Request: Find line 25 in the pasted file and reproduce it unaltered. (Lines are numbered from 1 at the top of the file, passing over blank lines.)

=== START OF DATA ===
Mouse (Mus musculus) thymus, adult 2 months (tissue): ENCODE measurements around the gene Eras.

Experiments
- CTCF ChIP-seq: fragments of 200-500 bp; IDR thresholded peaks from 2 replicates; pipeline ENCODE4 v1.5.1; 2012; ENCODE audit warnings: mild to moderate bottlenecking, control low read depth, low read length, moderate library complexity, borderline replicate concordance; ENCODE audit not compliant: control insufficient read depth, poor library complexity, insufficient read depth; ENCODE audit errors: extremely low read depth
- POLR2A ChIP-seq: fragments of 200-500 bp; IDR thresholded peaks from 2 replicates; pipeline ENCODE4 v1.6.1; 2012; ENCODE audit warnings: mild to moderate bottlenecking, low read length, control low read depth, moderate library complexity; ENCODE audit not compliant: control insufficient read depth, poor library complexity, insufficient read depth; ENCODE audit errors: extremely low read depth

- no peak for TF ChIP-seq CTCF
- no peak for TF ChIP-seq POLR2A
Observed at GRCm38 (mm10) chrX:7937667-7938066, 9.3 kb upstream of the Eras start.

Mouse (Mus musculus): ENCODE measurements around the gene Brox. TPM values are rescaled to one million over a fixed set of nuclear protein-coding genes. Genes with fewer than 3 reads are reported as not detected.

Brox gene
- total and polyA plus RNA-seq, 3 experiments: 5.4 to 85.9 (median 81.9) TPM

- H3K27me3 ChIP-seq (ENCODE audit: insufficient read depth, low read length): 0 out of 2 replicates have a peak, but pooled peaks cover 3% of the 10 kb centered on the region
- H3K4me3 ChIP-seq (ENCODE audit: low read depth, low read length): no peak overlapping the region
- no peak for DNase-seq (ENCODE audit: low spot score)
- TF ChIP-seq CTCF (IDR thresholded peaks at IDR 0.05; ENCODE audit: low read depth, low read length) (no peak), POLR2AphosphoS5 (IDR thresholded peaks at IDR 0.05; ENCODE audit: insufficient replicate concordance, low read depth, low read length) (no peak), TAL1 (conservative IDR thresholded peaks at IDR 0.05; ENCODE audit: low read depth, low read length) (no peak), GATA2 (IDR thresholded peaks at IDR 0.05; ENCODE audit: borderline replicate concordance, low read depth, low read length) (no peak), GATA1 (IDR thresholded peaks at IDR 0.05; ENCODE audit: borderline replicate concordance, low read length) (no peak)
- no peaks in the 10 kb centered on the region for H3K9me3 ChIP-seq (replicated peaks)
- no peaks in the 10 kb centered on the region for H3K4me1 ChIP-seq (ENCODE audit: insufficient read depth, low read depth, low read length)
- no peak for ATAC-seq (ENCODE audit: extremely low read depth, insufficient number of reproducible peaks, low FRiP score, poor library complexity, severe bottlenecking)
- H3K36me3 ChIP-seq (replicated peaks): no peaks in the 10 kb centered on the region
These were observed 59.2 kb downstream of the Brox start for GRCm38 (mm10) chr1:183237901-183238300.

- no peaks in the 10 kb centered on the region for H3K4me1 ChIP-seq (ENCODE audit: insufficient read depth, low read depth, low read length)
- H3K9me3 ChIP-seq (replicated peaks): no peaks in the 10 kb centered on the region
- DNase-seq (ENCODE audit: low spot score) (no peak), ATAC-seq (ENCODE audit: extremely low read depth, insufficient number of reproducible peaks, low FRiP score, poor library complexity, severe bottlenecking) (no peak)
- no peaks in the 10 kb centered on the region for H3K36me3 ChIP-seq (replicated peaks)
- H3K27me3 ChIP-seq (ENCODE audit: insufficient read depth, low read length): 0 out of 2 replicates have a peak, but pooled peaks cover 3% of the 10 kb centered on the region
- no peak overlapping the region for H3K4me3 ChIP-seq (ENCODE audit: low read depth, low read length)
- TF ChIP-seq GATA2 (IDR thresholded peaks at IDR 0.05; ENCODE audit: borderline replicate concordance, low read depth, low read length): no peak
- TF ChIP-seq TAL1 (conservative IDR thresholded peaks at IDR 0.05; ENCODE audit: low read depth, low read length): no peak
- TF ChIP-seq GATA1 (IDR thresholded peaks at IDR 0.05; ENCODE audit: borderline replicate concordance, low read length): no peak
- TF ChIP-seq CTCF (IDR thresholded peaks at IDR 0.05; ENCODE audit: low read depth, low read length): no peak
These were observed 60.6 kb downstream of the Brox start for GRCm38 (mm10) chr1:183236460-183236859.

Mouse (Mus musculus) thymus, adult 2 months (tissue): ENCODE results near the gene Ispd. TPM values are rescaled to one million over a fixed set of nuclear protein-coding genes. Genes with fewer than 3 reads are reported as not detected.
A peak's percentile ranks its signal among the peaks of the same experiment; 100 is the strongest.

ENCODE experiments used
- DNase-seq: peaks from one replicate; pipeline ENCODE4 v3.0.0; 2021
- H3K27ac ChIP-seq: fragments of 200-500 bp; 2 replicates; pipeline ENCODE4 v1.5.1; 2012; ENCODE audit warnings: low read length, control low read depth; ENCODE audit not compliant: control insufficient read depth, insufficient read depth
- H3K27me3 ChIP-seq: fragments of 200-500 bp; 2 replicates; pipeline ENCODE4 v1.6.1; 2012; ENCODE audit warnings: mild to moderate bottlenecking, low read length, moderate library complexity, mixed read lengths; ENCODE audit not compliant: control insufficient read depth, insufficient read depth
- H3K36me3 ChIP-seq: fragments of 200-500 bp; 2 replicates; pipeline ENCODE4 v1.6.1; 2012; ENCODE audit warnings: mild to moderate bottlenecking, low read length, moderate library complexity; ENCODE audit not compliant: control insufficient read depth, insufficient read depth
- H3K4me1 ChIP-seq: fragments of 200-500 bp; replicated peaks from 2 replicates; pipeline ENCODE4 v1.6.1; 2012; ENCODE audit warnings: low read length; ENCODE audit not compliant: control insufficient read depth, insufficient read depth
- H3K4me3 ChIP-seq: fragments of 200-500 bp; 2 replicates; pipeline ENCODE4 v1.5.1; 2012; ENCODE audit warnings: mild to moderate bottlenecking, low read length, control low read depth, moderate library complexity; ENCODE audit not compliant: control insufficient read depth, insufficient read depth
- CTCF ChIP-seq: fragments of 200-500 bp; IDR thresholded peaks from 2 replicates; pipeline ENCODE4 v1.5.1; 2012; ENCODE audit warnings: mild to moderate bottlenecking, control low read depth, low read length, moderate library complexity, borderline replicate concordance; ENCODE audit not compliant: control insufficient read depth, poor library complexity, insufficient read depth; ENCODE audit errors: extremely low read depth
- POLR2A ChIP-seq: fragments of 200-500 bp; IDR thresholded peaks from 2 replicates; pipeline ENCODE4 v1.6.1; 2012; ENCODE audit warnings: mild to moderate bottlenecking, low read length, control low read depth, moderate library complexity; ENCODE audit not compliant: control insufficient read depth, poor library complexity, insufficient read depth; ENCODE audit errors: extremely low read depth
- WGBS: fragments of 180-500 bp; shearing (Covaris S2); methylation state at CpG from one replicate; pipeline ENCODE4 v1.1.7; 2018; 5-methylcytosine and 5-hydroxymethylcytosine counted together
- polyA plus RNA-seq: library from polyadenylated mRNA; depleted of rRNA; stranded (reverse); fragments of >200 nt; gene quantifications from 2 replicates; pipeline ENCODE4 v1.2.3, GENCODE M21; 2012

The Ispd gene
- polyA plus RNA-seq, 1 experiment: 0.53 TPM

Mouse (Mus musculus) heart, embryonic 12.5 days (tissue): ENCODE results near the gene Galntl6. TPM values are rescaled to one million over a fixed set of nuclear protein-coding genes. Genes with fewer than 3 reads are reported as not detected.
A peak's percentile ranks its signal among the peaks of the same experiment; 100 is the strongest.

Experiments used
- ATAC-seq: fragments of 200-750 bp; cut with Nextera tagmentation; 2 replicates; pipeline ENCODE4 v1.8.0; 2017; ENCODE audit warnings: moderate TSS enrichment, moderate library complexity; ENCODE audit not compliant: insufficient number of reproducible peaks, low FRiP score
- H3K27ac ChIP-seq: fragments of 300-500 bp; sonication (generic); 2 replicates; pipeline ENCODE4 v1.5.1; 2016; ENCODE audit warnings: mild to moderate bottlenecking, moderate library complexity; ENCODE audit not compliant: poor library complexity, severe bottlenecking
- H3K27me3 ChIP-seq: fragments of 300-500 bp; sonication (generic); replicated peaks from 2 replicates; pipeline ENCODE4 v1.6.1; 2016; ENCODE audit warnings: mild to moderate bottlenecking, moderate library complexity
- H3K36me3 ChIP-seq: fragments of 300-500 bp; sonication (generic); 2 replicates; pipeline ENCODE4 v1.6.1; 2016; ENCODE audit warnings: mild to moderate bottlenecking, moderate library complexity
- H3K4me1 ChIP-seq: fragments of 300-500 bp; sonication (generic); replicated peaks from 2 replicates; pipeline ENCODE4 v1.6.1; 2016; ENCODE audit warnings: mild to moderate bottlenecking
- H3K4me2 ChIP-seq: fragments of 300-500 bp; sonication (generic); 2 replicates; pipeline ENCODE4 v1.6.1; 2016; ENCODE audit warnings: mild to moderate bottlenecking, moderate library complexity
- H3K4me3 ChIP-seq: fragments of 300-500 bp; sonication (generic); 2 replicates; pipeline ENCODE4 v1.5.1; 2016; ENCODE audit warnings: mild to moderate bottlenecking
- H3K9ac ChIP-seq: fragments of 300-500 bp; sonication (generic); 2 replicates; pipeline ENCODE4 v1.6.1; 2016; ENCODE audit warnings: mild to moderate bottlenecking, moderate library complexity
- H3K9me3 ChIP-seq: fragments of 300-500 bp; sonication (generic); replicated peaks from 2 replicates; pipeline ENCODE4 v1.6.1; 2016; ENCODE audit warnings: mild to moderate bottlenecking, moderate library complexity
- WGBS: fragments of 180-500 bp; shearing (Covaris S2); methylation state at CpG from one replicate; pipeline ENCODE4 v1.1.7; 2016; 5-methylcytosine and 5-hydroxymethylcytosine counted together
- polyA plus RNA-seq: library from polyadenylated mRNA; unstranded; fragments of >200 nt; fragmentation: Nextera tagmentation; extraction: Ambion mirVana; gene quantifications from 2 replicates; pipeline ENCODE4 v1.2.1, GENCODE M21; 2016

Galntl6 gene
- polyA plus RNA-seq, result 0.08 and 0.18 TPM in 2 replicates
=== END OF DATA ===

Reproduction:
- no peak overlapping the region for H3K4me3 ChIP-seq (ENCODE audit: low read depth, low read length)